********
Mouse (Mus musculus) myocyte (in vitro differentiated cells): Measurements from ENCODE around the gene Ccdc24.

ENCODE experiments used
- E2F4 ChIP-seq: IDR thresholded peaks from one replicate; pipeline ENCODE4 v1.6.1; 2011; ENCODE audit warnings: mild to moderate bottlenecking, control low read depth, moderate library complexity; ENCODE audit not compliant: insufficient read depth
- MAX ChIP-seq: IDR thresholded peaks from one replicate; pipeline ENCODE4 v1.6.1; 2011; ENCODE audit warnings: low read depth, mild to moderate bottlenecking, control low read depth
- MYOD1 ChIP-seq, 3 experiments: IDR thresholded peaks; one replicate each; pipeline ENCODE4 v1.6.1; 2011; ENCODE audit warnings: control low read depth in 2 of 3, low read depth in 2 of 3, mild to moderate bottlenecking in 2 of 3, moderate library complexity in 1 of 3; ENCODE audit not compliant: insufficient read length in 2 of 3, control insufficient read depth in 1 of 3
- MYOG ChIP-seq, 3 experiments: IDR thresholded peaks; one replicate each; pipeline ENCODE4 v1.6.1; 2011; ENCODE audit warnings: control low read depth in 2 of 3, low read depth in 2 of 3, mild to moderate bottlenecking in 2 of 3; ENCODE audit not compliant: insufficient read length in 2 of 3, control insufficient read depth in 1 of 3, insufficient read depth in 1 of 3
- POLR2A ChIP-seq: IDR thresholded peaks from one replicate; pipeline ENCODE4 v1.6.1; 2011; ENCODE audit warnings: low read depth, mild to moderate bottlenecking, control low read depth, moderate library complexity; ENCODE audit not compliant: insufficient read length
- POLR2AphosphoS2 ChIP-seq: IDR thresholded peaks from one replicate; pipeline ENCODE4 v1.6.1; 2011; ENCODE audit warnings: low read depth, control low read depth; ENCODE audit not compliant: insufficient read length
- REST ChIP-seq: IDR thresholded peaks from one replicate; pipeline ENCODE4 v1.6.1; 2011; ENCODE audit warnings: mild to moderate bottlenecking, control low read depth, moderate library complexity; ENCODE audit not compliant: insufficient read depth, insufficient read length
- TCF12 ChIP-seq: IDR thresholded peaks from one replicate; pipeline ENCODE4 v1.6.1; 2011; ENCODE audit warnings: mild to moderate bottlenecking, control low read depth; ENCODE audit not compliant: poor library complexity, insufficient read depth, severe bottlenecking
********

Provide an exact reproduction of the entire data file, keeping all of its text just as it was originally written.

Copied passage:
Mouse (Mus musculus) myocyte (in vitro differentiated cells): Measurements from ENCODE around the gene Ccdc24.

ENCODE experiments used
- E2F4 ChIP-seq: IDR thresholded peaks from one replicate; pipeline ENCODE4 v1.6.1; 2011; ENCODE audit warnings: mild to moderate bottlenecking, control low read depth, moderate library complexity; ENCODE audit not compliant: insufficient read depth
- MAX ChIP-seq: IDR thresholded peaks from one replicate; pipeline ENCODE4 v1.6.1; 2011; ENCODE audit warnings: low read depth, mild to moderate bottlenecking, control low read depth
- MYOD1 ChIP-seq, 3 experiments: IDR thresholded peaks; one replicate each; pipeline ENCODE4 v1.6.1; 2011; ENCODE audit warnings: control low read depth in 2 of 3, low read depth in 2 of 3, mild to moderate bottlenecking in 2 of 3, moderate library complexity in 1 of 3; ENCODE audit not compliant: insufficient read length in 2 of 3, control insufficient read depth in 1 of 3
- MYOG ChIP-seq, 3 experiments: IDR thresholded peaks; one replicate each; pipeline ENCODE4 v1.6.1; 2011; ENCODE audit warnings: control low read depth in 2 of 3, low read depth in 2 of 3, mild to moderate bottlenecking in 2 of 3; ENCODE audit not compliant: insufficient read length in 2 of 3, control insufficient read depth in 1 of 3, insufficient read depth in 1 of 3
- POLR2A ChIP-seq: IDR thresholded peaks from one replicate; pipeline ENCODE4 v1.6.1; 2011; ENCODE audit warnings: low read depth, mild to moderate bottlenecking, control low read depth, moderate library complexity; ENCODE audit not compliant: insufficient read length
- POLR2AphosphoS2 ChIP-seq: IDR thresholded peaks from one replicate; pipeline ENCODE4 v1.6.1; 2011; ENCODE audit warnings: low read depth, control low read depth; ENCODE audit not compliant: insufficient read length
- REST ChIP-seq: IDR thresholded peaks from one replicate; pipeline ENCODE4 v1.6.1; 2011; ENCODE audit warnings: mild to moderate bottlenecking, control low read depth, moderate library complexity; ENCODE audit not compliant: insufficient read depth, insufficient read length
- TCF12 ChIP-seq: IDR thresholded peaks from one replicate; pipeline ENCODE4 v1.6.1; 2011; ENCODE audit warnings: mild to moderate bottlenecking, control low read depth; ENCODE audit not compliant: poor library complexity, insufficient read depth, severe bottlenecking